Blackness, Indigeneity, Speculation, or Diplomacy in the Undercommons
Building 19, Level 2, Room 2072
How do we understand relations between Black and Indigenous political formations and movements? What impasses arise in thinking about them together? This paper suggests how speculation offers conceptual and ethical resources for engaging these questions.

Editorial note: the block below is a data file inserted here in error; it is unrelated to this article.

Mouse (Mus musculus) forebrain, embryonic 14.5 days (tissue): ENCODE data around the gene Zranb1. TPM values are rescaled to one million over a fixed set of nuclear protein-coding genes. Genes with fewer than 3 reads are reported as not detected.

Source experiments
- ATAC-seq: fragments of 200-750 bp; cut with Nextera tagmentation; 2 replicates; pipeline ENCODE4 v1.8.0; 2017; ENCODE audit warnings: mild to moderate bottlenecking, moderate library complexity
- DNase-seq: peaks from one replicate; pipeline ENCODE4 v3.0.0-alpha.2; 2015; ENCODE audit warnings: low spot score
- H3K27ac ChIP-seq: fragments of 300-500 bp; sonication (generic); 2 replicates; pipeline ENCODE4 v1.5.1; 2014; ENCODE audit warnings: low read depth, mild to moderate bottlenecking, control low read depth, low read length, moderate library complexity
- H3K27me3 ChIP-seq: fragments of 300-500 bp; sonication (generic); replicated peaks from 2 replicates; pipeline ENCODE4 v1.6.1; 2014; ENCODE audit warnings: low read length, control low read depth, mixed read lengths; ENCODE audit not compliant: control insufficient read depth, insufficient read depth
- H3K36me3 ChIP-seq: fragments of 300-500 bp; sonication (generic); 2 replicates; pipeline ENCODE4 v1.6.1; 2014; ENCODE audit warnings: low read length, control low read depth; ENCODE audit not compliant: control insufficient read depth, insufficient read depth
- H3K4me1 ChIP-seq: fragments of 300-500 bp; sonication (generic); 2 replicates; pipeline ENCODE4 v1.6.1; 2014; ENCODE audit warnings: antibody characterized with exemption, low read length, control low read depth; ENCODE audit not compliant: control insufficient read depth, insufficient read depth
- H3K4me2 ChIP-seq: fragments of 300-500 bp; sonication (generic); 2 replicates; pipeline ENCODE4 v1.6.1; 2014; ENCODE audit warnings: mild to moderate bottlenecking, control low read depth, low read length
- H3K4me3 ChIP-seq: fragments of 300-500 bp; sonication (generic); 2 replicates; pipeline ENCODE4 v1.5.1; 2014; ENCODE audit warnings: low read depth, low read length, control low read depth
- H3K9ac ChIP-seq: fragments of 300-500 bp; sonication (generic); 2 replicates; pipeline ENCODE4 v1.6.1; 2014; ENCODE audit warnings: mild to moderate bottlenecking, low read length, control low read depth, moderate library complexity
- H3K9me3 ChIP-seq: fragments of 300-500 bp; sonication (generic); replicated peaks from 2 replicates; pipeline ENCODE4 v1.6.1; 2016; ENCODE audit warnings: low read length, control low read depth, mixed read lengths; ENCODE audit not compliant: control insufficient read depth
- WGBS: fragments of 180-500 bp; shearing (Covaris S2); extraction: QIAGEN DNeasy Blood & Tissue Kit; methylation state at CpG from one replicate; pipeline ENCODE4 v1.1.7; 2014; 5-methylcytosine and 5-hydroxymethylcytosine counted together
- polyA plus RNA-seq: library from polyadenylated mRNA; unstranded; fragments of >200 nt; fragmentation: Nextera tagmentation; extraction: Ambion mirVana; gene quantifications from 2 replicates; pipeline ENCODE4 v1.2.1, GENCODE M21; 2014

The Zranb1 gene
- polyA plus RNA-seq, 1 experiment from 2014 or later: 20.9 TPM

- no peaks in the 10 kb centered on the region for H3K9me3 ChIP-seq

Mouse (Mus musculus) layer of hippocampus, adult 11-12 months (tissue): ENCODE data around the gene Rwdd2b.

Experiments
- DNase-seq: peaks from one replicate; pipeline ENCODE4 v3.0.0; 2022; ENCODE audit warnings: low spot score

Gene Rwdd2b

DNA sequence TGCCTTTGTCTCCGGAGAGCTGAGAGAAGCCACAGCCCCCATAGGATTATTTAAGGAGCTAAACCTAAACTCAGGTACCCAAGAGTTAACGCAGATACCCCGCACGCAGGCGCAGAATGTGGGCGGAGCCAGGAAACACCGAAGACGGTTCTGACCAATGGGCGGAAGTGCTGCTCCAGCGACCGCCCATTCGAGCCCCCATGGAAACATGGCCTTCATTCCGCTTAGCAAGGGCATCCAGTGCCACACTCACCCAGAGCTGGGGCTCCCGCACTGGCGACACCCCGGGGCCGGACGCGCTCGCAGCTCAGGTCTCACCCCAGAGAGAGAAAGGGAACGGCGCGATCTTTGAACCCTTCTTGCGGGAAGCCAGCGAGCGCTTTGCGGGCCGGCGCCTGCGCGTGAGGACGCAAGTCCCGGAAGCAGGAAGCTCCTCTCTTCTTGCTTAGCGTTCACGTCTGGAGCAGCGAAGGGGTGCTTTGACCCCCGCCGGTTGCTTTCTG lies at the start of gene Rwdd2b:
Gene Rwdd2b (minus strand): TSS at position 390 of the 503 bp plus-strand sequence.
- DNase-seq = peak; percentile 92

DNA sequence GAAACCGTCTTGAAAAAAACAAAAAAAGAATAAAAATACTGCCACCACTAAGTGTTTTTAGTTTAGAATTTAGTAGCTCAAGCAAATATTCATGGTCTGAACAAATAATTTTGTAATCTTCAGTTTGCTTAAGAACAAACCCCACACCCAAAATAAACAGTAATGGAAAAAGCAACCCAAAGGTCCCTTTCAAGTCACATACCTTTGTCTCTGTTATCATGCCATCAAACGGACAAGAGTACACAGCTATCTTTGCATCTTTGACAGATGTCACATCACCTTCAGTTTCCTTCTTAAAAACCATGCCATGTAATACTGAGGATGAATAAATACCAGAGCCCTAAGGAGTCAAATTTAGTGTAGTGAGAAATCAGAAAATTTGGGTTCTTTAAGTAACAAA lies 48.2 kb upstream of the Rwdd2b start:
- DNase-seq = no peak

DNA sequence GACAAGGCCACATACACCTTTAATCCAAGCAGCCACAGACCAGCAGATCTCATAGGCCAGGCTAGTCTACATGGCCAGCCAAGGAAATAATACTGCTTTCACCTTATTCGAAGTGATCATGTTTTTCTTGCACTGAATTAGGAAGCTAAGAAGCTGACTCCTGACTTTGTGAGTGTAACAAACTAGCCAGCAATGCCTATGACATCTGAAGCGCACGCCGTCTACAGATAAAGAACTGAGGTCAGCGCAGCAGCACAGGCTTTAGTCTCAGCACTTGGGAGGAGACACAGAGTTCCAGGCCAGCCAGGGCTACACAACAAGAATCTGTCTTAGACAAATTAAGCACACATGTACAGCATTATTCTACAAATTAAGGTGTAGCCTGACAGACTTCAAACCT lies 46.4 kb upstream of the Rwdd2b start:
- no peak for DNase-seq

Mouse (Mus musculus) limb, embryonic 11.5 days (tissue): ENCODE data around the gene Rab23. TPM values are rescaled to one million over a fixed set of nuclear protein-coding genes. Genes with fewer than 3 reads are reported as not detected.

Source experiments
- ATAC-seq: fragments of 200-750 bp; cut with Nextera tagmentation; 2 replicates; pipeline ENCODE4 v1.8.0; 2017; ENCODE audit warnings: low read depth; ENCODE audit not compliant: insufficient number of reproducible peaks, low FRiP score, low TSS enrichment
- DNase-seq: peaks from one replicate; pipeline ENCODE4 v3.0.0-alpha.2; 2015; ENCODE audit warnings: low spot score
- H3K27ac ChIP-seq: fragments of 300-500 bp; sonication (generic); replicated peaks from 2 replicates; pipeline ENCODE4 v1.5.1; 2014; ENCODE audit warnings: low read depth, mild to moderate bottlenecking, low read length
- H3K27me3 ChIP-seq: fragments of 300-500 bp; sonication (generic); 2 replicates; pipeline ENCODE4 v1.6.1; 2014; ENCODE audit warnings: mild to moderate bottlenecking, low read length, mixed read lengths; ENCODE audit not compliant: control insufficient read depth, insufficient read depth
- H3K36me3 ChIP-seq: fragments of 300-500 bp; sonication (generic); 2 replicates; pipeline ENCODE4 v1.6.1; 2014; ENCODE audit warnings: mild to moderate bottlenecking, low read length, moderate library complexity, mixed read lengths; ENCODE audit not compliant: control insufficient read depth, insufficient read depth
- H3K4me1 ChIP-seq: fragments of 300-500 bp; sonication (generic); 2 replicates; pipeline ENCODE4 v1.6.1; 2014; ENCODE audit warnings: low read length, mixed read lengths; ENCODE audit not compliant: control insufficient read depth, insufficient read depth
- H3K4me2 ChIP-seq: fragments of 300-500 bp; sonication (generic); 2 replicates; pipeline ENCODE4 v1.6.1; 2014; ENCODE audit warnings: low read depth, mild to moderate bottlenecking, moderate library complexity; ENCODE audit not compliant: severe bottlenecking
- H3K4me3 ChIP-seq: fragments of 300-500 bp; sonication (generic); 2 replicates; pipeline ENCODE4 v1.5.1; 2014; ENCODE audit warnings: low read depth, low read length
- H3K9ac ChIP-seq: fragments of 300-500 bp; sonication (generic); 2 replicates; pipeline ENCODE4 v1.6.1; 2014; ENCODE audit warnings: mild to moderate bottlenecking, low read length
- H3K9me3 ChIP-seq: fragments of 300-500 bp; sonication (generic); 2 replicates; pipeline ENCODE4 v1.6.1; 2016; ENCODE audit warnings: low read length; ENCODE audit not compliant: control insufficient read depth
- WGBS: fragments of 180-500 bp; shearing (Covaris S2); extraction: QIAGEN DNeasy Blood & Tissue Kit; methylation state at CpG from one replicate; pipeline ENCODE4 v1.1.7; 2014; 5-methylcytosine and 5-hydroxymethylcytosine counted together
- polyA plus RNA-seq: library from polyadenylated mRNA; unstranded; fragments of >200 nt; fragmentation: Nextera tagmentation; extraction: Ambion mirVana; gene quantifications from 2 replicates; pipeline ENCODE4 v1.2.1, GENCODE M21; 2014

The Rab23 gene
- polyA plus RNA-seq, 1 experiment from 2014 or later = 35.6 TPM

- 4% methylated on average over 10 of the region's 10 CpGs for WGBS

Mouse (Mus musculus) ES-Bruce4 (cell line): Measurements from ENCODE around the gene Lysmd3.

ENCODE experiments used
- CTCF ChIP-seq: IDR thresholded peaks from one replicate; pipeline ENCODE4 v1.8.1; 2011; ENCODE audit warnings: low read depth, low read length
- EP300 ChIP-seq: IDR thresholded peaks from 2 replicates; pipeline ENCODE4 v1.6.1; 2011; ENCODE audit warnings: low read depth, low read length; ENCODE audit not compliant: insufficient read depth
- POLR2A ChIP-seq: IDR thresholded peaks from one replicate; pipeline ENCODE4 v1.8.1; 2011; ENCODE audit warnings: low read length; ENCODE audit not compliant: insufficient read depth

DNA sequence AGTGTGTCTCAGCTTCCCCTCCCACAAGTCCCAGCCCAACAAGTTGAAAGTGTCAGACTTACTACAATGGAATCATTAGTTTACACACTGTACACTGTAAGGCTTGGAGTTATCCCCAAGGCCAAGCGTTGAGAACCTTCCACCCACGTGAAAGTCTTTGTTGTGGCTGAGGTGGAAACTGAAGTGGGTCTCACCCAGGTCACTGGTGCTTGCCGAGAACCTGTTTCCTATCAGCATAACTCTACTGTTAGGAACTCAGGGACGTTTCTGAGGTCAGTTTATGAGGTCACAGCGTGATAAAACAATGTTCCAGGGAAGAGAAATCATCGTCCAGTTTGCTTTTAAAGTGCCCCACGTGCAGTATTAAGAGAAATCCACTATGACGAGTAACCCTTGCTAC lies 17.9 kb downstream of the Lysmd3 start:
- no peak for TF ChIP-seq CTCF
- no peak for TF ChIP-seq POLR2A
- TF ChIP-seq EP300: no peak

Professor Mark Rifkin is Director of Women's and Gender Studies and Professor of English at UNC Greensboro. He is the author of six books, including Fictions of Land and Flesh: Blackness, Indigeneity, Speculation; Beyond Settler Time: Temporal Sovereignty and Indigenous Self-Determination; and When Did Indians Become Straight?: Kinship, the History of Sexuality, and Native Sovereignty (winner of the John Hope Franklin prize for Best Book in American Studies and the Best Subsequent Book award in Native American and Indigenous Studies). He co-edited an award-winning double-issue of GLQ called "Sexuality, Nationality, Indigeneity," and he has served as president of the Native American and Indigenous Studies Association.